For a busy mom like me who has a serious lack of time, it was helpful to know when the lesson would cover something that I already knew so that I could skim over that information. I felt comfortable initially skipping over the basic first aid section, for example, given that I handle cuts and scrapes on a daily basis and (unfortunately) have first-hand experience with treating burns. I came back and watched it later when I had more time, and actually learned something new, like that you should see your doctor if your baby has a cut in a sensitive area, like the diaper region.
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Optional quizzes in between different chapters of the courseOpens a new window helped ensure I was actually retaining the information and were a gentle reminder that maybe I needed to go back and review a few things.
I also loved that some videos have extra tools that you can download and save or print out. For example, I kept the handy infants’ medication dosage chart on the counter when my entire family got the flu – it was so helpful to consult it when I had to figure out dosages for several little ones on the fly.
Taking a CPR course online is definitely different than in person, but I preferred the virtual version.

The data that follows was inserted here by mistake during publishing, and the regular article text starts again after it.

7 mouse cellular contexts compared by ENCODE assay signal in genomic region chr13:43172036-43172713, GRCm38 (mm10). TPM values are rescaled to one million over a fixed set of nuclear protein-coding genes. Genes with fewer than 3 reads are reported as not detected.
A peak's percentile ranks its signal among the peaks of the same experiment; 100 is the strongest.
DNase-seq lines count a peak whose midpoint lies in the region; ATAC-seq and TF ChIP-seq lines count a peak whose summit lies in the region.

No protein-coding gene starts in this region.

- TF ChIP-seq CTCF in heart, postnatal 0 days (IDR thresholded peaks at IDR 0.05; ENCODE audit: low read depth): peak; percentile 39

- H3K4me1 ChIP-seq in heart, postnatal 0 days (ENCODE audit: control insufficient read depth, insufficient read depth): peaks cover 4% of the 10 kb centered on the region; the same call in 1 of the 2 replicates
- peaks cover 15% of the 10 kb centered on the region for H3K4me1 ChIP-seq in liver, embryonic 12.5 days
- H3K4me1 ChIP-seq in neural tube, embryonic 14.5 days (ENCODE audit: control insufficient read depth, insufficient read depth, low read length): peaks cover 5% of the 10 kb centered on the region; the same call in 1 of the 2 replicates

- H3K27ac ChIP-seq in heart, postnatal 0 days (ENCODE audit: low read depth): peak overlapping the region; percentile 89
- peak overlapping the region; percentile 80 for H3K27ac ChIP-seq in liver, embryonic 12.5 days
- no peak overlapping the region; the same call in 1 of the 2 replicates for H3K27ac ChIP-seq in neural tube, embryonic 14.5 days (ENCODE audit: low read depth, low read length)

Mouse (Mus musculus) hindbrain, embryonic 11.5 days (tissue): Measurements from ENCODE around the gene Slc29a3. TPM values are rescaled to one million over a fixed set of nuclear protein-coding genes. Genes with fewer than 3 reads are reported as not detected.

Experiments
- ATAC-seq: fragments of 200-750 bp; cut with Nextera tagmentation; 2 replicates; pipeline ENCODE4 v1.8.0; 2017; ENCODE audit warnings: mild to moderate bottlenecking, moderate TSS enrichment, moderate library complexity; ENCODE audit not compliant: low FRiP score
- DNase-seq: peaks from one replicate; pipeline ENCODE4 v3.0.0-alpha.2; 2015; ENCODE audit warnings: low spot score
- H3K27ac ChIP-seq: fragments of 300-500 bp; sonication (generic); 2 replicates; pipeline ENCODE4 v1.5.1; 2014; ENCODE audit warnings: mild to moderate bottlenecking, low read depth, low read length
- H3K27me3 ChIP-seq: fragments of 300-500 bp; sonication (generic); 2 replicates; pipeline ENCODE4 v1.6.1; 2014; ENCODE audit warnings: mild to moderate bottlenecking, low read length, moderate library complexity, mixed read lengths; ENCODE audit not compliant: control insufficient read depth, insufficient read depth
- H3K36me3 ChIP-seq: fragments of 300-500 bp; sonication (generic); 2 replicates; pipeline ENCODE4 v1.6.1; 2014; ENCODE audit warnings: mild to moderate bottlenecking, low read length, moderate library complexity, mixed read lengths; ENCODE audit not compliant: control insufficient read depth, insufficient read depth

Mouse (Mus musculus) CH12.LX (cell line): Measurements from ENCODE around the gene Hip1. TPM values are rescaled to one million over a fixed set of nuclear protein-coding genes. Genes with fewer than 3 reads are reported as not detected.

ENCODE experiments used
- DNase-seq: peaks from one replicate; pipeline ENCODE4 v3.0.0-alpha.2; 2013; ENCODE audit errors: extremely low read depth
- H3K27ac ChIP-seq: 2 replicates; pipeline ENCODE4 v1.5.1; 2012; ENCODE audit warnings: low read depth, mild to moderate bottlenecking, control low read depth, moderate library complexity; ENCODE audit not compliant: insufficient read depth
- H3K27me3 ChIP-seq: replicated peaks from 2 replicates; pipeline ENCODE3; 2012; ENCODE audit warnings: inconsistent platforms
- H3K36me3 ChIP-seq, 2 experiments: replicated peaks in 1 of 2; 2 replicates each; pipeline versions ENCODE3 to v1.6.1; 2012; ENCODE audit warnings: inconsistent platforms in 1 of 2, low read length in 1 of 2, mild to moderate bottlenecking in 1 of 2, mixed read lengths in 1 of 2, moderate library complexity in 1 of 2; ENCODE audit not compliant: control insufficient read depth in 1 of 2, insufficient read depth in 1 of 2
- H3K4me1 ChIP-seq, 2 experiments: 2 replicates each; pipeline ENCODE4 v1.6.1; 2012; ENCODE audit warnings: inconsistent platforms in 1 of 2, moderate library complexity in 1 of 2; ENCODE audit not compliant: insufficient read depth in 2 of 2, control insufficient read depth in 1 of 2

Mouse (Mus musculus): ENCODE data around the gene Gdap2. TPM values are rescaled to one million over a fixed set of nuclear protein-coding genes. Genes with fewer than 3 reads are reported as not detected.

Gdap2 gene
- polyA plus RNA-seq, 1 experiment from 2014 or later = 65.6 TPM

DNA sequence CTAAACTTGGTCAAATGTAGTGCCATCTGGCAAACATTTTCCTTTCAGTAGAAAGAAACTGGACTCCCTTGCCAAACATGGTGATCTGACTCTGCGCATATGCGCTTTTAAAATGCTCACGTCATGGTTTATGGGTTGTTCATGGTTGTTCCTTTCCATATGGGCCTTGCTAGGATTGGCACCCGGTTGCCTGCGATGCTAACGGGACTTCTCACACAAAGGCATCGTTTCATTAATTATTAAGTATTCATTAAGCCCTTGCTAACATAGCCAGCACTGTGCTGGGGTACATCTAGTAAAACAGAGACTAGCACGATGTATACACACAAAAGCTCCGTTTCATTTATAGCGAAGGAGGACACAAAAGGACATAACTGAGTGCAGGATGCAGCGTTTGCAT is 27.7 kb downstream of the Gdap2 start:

When I took an in-person CPR course, I probably had about two minutes of hands-on learning with a mannequin that needed to be shared with other expectant parents and my husband. While it gave me a chance to actually do CPR, I’m not sure that I got all that much out of it. This time around, I practiced on my 3-year-old’s Cabbage Patch kid and still felt like I was learning just as much.
Another element that I really liked? The courseOpens a new window addresses infant CPR and choking, as well as rescue maneuvers for children ages 1 and up. As I recall, my in-person class never went beyond the infant stage.
I also spent a lot of time on the choking lesson from Dr. Lim, and even rewound some parts to rewatch them again, given that I have four kids who love to wiggle around and talk while eating. It was great to be able to watch and rewatch the information that I found most relevant to my situation.
I really appreciated the sections on water safety, as well, and the timeliness of the COVID-19 precautions and safety lesson. Neither of those topics were covered in my in-person course.
Finally, as someone who has debated taking their kid to the ER on more than one occasion, it was really helpful to watch the lesson on when this is actually necessary and when it may be better to call the pediatrician instead. This course offered much more comprehensive safety information than the in-person class did, in addition to covering CPR and choking rescue maneuvers.
For $45, the course was also less expensive than what I’d pay for an in-person class in my area. I like that I can go back and rewatch it any time during the 12 months I have access. And I can’t stress how immensely helpful it was to be able to take the course in those rare little moments of downtime that I have – and from my own home.
Overall, I left the course feeling empowered and re-educated about important aspects of safety for my kids. I’m definitely recommending it to friends who have little ones.